Your super is not your asset

For many people, their superannuation is their biggest asset. Particularly once you add on the life insurance component to your death benefit if you died. On industry super funds, most people have at least $200,000 in life insurance.

However, your superannuation is not an estate asset to be dealt with under your Will. Instead, it is an asset held on your behalf by the trustee of your superannuation fund. The trustee is the one to determines who receives your superannuation after you die. 

 

Who can get my super?

The range of eligible people to receive a superannuation death benefit is limited by legislation and the trust deed. The legislation limits beneficiaries to a dependant of the member, or the member’s legal personal representative (the executor or administrator of your estate). A dependant includes:

  • your spouse,
  • any of your children, or
  • any person that you have an interdependent relationship with. 

 

How do I nominate a beneficiary for my super?

A binding death benefit nomination can be used to tell your trustee where you want your superannuation paid after you die. This at least gives you a level of certainty that the trustee will pay your superannuation to the person you want it to go to.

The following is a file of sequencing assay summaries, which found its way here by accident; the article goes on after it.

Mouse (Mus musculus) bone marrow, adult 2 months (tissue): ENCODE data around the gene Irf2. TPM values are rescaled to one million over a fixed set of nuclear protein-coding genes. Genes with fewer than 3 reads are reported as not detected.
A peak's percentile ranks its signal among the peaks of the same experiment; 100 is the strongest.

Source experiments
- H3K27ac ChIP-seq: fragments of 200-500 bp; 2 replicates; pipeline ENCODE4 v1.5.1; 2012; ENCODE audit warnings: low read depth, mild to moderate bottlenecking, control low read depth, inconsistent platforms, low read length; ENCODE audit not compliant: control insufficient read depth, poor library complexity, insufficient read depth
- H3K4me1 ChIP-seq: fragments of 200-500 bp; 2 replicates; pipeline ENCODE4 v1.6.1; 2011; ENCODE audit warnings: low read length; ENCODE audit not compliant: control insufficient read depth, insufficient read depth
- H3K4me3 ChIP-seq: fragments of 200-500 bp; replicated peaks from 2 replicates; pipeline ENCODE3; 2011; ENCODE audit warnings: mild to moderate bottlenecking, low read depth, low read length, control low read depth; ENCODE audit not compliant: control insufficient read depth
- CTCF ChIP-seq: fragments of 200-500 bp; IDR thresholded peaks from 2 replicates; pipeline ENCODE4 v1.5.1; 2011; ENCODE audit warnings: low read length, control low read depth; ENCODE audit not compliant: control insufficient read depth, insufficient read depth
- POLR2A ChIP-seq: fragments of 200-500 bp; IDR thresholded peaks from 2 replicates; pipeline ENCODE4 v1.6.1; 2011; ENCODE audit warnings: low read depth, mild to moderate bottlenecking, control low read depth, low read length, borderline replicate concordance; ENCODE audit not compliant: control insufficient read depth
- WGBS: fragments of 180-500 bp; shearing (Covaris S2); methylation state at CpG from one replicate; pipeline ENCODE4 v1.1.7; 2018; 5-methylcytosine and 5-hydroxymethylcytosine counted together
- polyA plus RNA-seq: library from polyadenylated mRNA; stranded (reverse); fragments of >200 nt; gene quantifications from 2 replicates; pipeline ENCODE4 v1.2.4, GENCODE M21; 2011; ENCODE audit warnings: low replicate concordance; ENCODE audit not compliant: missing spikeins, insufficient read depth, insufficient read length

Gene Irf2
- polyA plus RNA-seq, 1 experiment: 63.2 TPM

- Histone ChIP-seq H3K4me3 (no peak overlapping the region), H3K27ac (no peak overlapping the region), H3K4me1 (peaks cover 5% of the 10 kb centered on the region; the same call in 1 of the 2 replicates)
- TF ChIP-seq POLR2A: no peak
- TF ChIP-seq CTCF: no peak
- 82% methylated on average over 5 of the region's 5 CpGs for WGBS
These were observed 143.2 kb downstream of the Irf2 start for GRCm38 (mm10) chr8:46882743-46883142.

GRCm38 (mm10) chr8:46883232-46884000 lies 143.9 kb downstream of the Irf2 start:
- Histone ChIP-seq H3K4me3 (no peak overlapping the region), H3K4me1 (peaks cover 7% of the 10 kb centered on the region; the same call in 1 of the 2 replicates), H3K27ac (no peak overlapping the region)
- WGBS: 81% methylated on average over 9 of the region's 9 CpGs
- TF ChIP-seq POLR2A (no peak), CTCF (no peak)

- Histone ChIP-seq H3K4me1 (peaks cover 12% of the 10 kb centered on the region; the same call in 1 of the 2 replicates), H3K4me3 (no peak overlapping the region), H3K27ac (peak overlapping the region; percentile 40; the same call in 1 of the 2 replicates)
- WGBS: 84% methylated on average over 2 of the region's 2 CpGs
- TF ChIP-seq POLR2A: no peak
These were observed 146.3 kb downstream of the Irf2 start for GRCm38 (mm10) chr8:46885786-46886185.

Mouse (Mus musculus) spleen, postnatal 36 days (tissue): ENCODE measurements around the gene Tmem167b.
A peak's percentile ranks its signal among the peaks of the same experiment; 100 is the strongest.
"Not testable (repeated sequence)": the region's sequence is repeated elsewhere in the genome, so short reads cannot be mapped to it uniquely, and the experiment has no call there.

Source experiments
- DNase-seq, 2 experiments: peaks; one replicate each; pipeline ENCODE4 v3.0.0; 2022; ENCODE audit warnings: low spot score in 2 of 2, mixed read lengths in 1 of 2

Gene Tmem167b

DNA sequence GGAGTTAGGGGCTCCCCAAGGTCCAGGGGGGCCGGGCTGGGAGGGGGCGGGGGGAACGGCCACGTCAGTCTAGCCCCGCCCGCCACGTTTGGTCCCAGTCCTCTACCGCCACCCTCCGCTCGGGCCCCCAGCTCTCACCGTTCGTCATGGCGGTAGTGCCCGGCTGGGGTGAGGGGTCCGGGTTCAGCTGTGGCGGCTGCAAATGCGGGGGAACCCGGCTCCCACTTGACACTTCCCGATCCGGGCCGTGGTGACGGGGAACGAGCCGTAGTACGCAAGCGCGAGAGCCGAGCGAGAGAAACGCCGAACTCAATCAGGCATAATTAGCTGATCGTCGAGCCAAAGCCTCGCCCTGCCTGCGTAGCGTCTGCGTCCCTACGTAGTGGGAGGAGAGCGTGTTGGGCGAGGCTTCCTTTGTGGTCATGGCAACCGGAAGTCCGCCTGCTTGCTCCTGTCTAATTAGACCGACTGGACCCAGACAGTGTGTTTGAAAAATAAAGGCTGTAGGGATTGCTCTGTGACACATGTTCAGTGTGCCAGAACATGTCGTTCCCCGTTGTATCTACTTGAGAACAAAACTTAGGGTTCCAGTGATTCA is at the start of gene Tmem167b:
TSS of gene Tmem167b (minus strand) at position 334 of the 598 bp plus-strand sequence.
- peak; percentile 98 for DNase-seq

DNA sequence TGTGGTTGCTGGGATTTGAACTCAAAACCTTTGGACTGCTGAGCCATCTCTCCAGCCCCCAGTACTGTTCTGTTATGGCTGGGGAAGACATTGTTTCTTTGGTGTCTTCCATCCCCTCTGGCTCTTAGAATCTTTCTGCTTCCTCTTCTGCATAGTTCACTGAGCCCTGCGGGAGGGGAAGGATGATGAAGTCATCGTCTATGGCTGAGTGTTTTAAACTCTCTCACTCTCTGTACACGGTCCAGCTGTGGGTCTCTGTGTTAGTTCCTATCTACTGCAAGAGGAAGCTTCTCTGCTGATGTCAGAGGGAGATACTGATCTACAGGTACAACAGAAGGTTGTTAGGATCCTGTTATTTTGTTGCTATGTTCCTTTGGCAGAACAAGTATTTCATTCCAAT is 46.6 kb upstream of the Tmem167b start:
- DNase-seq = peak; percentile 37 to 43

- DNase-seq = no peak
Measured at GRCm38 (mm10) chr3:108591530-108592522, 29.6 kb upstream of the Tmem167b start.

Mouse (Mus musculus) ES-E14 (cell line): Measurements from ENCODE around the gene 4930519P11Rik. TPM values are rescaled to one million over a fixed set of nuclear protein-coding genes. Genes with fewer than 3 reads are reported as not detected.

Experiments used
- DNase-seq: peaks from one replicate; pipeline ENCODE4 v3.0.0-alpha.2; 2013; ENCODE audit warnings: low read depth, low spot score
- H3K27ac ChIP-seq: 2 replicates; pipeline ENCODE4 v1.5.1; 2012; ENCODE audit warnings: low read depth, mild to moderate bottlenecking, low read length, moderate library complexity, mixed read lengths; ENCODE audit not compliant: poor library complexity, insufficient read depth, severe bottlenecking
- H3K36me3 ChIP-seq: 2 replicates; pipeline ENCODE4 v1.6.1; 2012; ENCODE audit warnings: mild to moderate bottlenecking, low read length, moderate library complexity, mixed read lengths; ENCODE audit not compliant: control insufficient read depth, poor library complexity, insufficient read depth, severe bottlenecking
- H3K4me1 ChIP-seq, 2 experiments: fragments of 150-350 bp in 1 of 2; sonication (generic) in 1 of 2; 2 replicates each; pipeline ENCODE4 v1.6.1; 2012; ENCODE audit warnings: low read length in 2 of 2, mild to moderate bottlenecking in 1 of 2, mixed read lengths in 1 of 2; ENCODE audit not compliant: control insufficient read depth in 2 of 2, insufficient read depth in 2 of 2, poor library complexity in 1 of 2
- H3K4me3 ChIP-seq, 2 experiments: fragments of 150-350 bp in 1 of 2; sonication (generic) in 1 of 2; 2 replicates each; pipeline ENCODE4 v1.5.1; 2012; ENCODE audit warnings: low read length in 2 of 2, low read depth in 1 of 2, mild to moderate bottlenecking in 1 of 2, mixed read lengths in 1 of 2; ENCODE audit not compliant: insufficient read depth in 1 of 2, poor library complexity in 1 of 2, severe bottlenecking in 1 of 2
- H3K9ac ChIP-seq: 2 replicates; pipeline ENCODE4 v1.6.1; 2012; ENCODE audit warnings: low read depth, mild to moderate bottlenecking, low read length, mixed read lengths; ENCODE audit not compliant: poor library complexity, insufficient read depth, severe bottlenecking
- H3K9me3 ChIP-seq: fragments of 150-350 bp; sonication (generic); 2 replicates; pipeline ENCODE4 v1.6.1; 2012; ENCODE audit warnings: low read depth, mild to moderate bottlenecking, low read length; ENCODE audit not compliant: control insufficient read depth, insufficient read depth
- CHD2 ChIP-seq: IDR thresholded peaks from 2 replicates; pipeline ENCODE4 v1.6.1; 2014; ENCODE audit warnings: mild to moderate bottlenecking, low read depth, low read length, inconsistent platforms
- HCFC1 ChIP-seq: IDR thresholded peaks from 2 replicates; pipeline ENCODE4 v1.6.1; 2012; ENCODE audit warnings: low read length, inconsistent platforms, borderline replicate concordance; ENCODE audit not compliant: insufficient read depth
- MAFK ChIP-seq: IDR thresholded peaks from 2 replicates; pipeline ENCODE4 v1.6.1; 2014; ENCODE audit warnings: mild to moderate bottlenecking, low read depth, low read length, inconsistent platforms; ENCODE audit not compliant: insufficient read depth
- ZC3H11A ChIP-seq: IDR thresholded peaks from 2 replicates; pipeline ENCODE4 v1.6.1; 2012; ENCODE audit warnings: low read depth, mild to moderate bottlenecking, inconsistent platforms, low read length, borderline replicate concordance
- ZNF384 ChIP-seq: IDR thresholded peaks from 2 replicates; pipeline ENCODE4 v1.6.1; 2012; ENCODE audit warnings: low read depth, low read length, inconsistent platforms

If there is no binding death benefit nomination, the trustee may use its discretion to determine who will be the beneficiary of the superannuation death benefit. The trustee must determine all your current and ex-spouses, all your children, and anyone else you may be leaving with who is dependent on you. The trustee will then look at the circumstances of each person, and the merits of paying all the benefit to one or another, or splitting the benefit between several potential beneficiaries.

 

Nominations expire

Unfortunately your super fund usually doesn’t make it clear how long they will be bound by a signed binding nomination. On industry super funds, a binding death benefit nomination usually expires after three years, so you have to make sure that you keep it up to date. 

If you binding nomination has expired, it becomes non-binding on your trustee. So your trustee can again make their own decision about where your super death benefit should be paid.

There is a Superannuation Complaints Tribunal, if a potential beneficiary is overlooked, or a trustee makes a decisions that the estate or a beneficiary wishes to appeal. 

 

If I don’t have a spouse or children, what do I do?

If you don’t have a spouse or children, it may be best for you to make a binding nomination with your superannuation trustee to pay your superannuation death benefit to your legal personal representative, who is the executor or administrator of your estate. 

That way the superannuation is paid into your estate, and goes in accordance with your wishes under your Will. This can give you more control, and the estate will pay any tax on the superannuation. 

 

Avoiding excess tax

It is also important to remember that there are often tax consequences on the distribution of superannuation. 

Only your spouse, and children under the age of 18 years old are usually exempt from tax on superannuation. Any other beneficiary of your super will likely have to pay tax.

So if minimising the tax you pay is important to you, then this will need to be considered during the estate planning process. .

You should be specific advice on your own circumstances, and we recommend that you contact TBA Law for advice on your estate planning. 

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